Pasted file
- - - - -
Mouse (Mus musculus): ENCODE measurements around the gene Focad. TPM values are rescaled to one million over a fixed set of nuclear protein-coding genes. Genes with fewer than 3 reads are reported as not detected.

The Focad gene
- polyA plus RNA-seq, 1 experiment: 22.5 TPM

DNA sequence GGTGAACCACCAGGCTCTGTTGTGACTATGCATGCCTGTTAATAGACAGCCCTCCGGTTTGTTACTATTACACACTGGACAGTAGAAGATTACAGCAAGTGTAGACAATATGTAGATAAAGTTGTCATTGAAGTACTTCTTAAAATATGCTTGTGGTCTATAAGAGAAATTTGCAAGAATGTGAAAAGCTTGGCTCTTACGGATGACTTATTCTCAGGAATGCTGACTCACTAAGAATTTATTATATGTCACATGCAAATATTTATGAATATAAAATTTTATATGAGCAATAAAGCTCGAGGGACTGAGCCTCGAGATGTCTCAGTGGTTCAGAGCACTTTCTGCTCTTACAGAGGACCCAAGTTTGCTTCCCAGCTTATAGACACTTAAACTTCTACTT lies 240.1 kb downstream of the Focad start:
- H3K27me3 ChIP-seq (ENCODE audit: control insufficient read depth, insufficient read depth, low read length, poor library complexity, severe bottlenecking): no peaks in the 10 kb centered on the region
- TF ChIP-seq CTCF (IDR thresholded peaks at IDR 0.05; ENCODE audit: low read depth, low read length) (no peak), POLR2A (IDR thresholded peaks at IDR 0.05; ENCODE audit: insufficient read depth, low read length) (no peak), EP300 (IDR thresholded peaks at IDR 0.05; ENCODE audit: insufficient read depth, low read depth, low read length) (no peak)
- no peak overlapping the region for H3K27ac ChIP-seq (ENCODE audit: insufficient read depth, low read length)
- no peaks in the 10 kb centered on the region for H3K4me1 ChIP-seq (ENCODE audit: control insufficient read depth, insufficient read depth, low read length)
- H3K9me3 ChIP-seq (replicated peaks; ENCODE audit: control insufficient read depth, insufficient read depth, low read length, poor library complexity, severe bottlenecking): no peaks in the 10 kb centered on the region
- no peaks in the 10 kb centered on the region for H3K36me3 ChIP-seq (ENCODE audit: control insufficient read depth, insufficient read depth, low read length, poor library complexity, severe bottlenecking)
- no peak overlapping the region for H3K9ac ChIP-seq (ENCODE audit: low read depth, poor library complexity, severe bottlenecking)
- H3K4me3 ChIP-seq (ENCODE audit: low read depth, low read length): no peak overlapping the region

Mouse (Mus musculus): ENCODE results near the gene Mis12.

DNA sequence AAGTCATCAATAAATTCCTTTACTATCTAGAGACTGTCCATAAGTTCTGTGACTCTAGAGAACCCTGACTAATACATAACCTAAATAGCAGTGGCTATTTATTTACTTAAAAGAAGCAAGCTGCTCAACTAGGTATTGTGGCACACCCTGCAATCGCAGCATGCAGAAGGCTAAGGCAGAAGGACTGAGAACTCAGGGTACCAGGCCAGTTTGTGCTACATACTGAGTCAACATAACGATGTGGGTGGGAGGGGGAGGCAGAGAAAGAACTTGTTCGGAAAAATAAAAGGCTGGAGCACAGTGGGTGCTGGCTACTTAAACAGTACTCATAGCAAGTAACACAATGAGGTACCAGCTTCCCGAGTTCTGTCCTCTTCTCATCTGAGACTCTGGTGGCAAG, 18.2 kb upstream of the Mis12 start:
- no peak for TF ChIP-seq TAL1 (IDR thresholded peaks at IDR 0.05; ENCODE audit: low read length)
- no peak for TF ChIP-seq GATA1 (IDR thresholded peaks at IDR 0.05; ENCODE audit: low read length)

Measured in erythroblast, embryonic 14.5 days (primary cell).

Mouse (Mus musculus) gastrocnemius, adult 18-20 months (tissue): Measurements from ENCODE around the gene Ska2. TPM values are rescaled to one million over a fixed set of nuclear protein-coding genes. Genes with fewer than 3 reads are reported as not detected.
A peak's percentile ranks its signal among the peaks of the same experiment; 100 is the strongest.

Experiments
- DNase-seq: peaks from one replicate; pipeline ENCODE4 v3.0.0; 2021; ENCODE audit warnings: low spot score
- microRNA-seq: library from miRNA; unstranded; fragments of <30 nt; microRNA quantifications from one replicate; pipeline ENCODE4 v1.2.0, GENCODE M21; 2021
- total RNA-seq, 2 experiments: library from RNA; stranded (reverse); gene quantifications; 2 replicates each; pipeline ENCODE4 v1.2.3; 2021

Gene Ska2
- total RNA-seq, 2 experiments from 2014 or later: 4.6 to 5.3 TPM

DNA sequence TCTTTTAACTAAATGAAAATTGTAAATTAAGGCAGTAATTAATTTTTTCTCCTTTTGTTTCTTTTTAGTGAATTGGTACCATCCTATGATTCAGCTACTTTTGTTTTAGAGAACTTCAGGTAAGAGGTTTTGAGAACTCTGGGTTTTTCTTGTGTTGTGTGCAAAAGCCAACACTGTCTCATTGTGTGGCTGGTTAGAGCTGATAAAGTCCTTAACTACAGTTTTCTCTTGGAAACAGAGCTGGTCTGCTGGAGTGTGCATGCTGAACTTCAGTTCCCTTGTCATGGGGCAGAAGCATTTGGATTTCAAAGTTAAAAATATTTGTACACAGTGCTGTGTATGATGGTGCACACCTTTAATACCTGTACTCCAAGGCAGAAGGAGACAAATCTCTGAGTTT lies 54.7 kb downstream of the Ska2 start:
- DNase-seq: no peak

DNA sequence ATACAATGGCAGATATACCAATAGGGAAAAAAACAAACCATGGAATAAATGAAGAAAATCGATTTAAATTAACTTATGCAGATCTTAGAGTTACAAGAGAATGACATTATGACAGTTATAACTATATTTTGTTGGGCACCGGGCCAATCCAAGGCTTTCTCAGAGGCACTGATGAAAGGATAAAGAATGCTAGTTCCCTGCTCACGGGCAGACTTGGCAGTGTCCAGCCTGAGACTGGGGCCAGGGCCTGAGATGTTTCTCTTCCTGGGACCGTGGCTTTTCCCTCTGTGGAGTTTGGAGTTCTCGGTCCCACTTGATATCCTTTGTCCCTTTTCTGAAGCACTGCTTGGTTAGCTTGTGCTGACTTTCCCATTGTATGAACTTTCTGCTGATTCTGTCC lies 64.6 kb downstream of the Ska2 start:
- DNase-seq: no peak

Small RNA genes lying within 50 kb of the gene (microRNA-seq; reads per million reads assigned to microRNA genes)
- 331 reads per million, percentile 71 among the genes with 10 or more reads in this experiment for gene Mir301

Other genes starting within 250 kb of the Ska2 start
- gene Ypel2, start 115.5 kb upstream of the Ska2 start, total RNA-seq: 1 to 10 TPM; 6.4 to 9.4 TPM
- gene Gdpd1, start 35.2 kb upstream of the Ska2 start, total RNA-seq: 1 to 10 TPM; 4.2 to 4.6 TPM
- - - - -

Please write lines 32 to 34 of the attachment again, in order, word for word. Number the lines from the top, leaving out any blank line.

Other genes starting within 250 kb of the Ska2 start
- gene Ypel2, start 115.5 kb upstream of the Ska2 start, total RNA-seq: 1 to 10 TPM; 6.4 to 9.4 TPM
- gene Gdpd1, start 35.2 kb upstream of the Ska2 start, total RNA-seq: 1 to 10 TPM; 4.2 to 4.6 TPM